Sometimes culture is used in popular discourse to refer to a celebration or an evening of entertainment, as when one speaks of a ‘cultural show’. In this sense, culture is identified with aesthetics or the fine arts such as dance, music or drama. This is also different from the technical meaning of the word culture.

Culture is used in a special sense in anthropology and sociology. It refers to the sum of human beings’ life ways, their behaviour, beliefs, feelings, thought; it connotes everything that is acquired by them as social beings.

Culture has been defined in number of ways. There is no consensus among sociologists and anthropologists regarding the definition of culture. One of the most comprehensive definitions of the term culture was provided by the British anthropologist Edward Tylor. He defined culture as ” that complex whole which includes knowledge, belief, art, morals, law, custom and any other capabilities and habits acquired by man as a member of society”.
There are some writers who add to this definitions some of the important” other capabilities and habits” such as language and the techniques for making and using tools. Culture consists of all learned, normative behaviour patterns – that is all shared ways or patterns of thinking and feeling as well as doing.
Some of the thinkers include in culture only the nonmaterial parts. For instance, Sutherland and Wood word say, “If culture exists only where there is communication then the content of culture can be ideas or symbol patterns. Culture is then an immaterial phenomenon only, a matter of thoughts and meanings and habits and not of visible and touchable material things or objects”.
The “material elements that are made and used in accordance with socially inherited tradition” should be called culture objects. Others include in culture all the major social components that bind men together in society. For instance, the British anthropologist Malinowski included ‘inherited, artifacts, implements and consumer goods’ and ‘social structure’ within his definition of culture.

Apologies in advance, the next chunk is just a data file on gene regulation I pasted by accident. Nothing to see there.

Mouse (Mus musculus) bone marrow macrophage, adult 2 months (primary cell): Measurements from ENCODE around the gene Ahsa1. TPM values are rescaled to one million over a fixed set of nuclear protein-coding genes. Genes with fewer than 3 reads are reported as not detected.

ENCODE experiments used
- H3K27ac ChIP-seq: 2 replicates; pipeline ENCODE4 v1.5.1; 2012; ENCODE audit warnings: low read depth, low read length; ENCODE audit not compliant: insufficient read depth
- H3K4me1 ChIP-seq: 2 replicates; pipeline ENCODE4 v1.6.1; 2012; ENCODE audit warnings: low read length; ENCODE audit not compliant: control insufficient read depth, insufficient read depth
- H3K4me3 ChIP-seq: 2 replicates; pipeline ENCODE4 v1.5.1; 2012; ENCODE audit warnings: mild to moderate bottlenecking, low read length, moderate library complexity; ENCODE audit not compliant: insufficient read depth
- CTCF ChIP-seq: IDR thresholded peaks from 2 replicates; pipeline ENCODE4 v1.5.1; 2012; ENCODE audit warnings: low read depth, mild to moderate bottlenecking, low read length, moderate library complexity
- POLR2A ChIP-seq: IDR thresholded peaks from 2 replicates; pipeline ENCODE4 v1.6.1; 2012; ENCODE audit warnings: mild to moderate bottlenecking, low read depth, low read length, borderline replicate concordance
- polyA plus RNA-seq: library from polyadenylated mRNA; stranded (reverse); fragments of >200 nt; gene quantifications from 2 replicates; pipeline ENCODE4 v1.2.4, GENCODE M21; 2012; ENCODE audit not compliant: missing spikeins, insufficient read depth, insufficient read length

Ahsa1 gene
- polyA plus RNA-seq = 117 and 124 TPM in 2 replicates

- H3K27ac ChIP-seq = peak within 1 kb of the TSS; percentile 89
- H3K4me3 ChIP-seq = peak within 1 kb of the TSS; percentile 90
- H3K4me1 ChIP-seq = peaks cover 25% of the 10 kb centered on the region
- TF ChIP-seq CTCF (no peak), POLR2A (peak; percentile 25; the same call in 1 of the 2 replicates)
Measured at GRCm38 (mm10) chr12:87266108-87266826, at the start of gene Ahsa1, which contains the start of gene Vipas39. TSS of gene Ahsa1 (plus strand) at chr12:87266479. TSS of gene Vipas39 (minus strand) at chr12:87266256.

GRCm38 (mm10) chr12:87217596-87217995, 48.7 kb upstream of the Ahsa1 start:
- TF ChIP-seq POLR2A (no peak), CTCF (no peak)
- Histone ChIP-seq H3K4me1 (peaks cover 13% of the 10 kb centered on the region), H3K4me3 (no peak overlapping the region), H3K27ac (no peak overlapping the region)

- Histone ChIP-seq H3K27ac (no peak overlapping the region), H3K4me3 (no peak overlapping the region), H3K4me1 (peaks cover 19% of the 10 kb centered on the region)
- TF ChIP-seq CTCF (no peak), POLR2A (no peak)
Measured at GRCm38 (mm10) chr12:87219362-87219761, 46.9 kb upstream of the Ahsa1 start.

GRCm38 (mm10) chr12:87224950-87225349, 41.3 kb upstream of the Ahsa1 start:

Combining several of these definitions, we may define culture as the sum-total of human achievements or the total heritage of man which can be transmitted to men by communication and tradition. It is a way of life of the people in a certain geographical area. Life style and social pattern of a society being the direct consequence of the accumulated heritage of ages past distinguish and differentiate one community from another.

Culture therefore, is moral, intellectual and spiritual discipline for advancement, in accordance with the norms and values based on accumulated heritage. It is imbibing and making ours own, the life style and social pattern of the group one belongs to. Culture is a system of learned behaviour shared by and transmitted among the members of the group. Culture is a collective heritage learned by individuals and passed from one generation to another. The individual receives culture as part of social heritage and in turn, may reshape the culture and introduce changes which then become part of the heritage of succeeding generations.

Culture also includes Material Objects:
Man’s behaviour results in creating objects. Men were behaving when they made these things. To make these objects required numerous and various skills which human beings gradually built up through the ages. Man has invented something else and so on. Occasionally one encounters the view that man does not really “make” steel or a battleship. All these things first existed in a “state nature”.
Man merely modified their form, changed them from a state in which they were to the state in which he now uses them. The chair was first a tree which man surely did not make. But the chair is more than trees and the jet airplane is more than iron ore and so forth.